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Covered Interest Rate Parity

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Essay title: Covered Interest Rate Parity


Efficiency of money markets has often been subject of debates. The theory of CIRP (Covered Interest Rate Parity)

Keynes citation


I. The theory of CIRP

A forward contract represents an agreement between two parties to exchange currencies at a future date and at a forward exchange rate, both being defined in the contract. In this context, the forward premium must be equal to the difference between the forward exchange rate Ft and the spot exchange rate S0 of one currency, divided by this spot exchange rate S0.

The theory of CIRP (assumed without transaction cost) states that the forward premium and the interest rates differential between similar assets of two countries are related as follows in an efficient market over a specified period, i.e. a market where there are no arbitrage opportunities:

F0,t - S0 = i - i* (1)

S0 1+ i*

leading to F0,t = 1+ i

S0 1+ i*

where F0,t , S0, i and i* are respectively the forward exchange rate, the spot exchange rate, the domestic interest rate and the foreign interest rate.

To obtain this equation, we assume that CIRP holds. Therefore, it is possible to assume that an investor buys today units of foreign currency at a spot exchange rate of the domestic market, 1/S0, and invests this amount in foreign treasury bonds at a yield of i*. He will obtain (1/ S0)(1+ i*) units of foreign currency at the end of the defined period.

Furthermore, he may sell this amount today at a forward exchange rate F0,t; it will result in (1+S0)(1+i*)F0,t units of domestic currency at the end of the forward contract. If the market is efficient, this yield should be equal to the yield obtained from investing one unit of national currency at a rate of 1+i.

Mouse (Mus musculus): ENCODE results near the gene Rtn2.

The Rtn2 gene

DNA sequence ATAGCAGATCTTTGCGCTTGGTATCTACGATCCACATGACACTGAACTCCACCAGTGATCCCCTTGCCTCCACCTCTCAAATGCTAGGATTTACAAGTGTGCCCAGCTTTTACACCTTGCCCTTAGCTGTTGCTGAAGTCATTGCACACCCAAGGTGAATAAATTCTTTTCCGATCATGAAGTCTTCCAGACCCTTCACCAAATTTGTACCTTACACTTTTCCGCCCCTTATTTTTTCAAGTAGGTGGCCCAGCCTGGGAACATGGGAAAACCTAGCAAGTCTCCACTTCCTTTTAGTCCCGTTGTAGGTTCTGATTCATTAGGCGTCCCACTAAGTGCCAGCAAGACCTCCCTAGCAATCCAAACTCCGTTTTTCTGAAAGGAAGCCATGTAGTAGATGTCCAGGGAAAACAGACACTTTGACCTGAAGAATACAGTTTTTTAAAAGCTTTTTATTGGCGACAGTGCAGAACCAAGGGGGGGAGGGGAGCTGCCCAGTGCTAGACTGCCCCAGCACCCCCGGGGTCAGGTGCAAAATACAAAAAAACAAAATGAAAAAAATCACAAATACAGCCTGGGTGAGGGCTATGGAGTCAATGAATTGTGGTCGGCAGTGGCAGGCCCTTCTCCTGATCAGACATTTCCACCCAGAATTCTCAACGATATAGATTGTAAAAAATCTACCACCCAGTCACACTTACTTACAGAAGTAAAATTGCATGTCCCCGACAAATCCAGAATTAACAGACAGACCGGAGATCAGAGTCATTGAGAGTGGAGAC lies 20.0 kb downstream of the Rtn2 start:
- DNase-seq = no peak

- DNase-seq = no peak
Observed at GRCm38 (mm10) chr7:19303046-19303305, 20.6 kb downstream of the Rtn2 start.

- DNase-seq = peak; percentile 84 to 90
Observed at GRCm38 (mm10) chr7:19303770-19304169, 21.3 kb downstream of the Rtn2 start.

II. Empirical test for Euro and US dollar currencies

In order to validate this theory, let us consider a transaction involving the US dollar ($) and the Euro (€) as of November, 15th 2007. Spot exchange rates and one year forward exchange rates have been collected from the Financial Times website; the domestic interest rate is related to French treasury notes and the foreign interest rate to US treasury notes, both rates are based on a one year investment.

Indeed, as Aliber (1973) has recognized, CIRP can only provide relevant results if the interest rates are based on comparable assets with the same maturity as the one of the forward exchange used.

The information collected is as follows:

The $/€ spot rate S0 = 1.4628

The one year $/€ forward rate F0,360= 1. 4632

US interest rate i 3.50% per annum (data adjusted from US Federal Reserve)

French interest rate i* 4.00% per annum (data adjusted from Banque de France)

In a first part, it is necessary to verify if the interest rate parity between both currencies is covered using equation (1):

Let us calculate the forward premium: F0,t - S0 = (1.4632 – 1.4628) = 0.00027

S0 1.4628

and the interest rate differential: i - i* = 0.0349 – 0.0401 = -0.35198

1+ i* 1+ 0.0401

Obviously, we can conclude that the forward premium is not equal to the interest rate differential, therefore CIRP doesn’t hold and an arbitrage activity might be possible.

Since, the forward premium is greater than the interest rate differential, we can deduct:

i < (S0 / F0,t) (1+ i*) – 1 (2)

This means that it would be more profitable to invest money on the French market than on the US one.

As French treasury notes often require an important minimum investment, it would be useful to have an order of magnitude of an investor’s arbitrage profit.

To illustrate that, let us assume an American investor who wants to invest 1,000,000$:

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